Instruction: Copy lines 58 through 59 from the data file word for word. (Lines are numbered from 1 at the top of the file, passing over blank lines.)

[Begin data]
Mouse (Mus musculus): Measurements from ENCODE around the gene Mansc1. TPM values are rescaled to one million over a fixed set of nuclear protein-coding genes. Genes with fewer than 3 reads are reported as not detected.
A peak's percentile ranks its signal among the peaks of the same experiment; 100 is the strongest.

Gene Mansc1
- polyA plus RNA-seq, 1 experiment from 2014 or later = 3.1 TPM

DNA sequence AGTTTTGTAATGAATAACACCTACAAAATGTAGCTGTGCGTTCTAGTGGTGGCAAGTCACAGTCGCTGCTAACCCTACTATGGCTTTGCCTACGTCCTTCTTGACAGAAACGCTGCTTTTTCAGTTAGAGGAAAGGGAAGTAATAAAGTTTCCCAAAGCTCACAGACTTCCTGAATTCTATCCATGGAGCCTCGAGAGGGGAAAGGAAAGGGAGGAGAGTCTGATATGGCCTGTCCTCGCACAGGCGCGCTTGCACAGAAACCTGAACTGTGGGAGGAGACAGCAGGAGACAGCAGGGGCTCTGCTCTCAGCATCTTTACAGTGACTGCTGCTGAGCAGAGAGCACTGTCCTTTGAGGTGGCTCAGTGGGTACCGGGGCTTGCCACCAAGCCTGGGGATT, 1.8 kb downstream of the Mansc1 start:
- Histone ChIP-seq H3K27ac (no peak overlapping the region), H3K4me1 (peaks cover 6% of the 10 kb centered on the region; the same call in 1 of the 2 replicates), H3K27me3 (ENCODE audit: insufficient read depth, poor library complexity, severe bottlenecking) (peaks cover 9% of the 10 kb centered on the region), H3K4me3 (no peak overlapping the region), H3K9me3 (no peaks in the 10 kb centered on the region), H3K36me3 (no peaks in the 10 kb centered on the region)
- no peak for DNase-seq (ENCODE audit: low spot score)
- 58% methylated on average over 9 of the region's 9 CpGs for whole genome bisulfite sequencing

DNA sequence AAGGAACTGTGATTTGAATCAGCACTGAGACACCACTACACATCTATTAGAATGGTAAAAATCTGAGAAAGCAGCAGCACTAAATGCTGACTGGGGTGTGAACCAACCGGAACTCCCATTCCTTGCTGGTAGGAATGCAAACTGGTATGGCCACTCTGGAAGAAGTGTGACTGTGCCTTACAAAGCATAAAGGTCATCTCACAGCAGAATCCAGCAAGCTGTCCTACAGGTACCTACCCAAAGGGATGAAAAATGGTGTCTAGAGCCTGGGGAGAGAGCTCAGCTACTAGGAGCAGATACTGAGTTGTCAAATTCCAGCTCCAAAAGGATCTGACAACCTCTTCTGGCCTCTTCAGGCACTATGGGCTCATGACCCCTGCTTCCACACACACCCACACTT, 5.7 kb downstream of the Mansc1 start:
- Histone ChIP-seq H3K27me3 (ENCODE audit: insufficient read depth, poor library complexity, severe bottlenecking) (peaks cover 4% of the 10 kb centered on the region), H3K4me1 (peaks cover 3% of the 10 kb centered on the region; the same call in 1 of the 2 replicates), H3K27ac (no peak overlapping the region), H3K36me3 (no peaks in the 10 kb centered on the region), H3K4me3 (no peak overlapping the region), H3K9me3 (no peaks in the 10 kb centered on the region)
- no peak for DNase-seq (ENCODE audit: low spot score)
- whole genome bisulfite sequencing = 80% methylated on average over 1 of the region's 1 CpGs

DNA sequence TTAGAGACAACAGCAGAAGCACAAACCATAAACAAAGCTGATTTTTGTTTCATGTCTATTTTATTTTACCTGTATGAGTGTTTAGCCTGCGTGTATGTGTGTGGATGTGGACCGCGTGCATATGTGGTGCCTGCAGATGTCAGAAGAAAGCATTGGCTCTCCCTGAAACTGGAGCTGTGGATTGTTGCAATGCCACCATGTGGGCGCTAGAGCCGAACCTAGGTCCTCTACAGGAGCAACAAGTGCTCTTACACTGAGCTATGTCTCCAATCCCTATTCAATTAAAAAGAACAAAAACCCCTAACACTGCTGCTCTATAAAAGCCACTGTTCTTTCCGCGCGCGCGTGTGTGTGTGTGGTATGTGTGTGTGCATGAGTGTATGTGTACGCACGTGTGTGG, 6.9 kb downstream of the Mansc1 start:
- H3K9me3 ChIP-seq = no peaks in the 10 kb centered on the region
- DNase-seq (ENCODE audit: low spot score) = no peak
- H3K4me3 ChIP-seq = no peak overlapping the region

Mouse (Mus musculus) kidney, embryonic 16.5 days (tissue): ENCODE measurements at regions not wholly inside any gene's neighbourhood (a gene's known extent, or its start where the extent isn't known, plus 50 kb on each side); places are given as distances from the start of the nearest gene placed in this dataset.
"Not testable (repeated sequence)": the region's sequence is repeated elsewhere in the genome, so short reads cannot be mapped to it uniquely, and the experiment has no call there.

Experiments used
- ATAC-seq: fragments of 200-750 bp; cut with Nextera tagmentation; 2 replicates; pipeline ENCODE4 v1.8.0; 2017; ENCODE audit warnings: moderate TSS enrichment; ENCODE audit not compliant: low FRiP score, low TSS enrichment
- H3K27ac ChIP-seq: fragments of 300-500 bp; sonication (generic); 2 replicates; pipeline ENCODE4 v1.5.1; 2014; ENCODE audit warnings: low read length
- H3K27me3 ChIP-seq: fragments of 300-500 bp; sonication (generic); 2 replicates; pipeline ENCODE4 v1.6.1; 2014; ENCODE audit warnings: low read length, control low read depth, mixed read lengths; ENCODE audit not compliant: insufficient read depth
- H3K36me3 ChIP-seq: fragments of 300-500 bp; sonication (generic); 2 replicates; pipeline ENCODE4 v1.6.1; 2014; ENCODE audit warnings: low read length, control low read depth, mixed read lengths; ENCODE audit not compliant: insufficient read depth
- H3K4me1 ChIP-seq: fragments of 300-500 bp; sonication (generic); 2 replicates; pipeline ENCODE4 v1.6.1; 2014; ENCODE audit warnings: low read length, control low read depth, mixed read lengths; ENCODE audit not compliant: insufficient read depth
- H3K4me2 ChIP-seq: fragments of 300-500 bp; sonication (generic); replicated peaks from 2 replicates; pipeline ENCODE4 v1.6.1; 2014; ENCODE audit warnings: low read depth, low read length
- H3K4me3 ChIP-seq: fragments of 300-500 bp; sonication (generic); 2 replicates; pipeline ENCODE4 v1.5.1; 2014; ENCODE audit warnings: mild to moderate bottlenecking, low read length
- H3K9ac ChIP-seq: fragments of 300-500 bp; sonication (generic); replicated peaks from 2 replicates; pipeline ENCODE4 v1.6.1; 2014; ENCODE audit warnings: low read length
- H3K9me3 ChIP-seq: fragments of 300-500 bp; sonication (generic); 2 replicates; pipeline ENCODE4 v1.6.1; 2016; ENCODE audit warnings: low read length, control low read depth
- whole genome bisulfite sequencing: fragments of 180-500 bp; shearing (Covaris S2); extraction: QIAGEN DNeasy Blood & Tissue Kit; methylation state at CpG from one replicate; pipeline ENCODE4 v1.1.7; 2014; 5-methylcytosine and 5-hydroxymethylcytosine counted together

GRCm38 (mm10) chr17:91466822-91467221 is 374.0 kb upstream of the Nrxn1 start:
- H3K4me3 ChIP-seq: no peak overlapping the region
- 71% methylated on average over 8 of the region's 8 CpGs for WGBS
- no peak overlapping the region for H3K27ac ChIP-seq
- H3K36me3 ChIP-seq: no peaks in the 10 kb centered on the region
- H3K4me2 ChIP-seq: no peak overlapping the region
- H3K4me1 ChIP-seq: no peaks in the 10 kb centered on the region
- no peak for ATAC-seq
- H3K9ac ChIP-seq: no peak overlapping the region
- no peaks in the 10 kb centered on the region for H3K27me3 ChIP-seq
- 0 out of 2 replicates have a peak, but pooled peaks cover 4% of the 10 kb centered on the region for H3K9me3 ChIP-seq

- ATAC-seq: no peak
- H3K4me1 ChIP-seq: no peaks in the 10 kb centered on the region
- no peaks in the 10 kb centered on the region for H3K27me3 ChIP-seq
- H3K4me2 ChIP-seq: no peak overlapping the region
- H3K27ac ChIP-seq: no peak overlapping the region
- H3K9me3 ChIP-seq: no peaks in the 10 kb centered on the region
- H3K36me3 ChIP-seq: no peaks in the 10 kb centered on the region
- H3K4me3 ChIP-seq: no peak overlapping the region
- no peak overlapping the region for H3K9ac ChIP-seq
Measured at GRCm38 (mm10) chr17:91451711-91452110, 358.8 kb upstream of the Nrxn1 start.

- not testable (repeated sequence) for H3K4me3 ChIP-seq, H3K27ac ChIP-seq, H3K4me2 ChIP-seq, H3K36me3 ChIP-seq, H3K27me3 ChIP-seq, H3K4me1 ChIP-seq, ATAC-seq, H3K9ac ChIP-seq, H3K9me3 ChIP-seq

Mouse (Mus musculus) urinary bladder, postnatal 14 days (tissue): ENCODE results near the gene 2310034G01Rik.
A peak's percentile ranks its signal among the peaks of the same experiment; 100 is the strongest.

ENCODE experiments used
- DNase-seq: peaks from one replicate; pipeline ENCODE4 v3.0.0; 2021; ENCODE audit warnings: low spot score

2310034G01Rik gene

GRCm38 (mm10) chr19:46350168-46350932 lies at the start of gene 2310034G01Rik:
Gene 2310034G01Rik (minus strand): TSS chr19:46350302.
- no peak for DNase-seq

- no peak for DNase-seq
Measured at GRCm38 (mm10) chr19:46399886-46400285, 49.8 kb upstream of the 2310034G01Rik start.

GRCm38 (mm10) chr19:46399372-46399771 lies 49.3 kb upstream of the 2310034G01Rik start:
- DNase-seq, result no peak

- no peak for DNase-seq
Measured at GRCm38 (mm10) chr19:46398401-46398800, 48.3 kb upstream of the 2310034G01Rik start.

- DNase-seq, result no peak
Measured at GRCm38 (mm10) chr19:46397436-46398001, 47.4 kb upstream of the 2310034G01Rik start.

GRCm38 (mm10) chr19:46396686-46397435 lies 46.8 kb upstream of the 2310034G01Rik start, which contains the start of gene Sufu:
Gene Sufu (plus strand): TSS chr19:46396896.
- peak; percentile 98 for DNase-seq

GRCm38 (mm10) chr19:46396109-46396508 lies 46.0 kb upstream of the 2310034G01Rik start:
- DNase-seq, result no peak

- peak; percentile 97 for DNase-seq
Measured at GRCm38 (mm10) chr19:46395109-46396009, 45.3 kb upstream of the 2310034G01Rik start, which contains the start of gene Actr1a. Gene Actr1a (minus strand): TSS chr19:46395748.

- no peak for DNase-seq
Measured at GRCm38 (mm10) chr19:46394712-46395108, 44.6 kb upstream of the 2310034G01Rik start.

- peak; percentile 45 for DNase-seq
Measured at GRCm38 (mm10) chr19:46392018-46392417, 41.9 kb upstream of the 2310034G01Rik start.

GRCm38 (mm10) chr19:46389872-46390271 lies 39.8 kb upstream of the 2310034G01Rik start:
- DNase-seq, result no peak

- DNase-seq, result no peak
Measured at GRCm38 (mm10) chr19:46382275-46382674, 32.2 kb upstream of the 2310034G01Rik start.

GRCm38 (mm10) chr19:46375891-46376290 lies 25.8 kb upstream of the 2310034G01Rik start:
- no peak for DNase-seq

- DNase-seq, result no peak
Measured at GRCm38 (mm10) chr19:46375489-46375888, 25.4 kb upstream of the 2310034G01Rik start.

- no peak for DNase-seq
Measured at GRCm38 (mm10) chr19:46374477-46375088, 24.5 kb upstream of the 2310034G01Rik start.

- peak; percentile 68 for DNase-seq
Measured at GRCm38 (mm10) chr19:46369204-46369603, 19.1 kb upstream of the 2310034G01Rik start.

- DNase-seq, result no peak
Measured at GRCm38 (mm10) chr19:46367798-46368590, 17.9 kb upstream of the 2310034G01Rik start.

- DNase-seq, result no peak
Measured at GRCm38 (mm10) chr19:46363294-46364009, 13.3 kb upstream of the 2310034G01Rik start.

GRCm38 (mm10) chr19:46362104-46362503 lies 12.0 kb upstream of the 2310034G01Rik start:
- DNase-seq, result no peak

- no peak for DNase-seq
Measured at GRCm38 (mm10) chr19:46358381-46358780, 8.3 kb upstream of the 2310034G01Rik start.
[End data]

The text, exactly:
Gene 2310034G01Rik (minus strand): TSS chr19:46350302.
- no peak for DNase-seq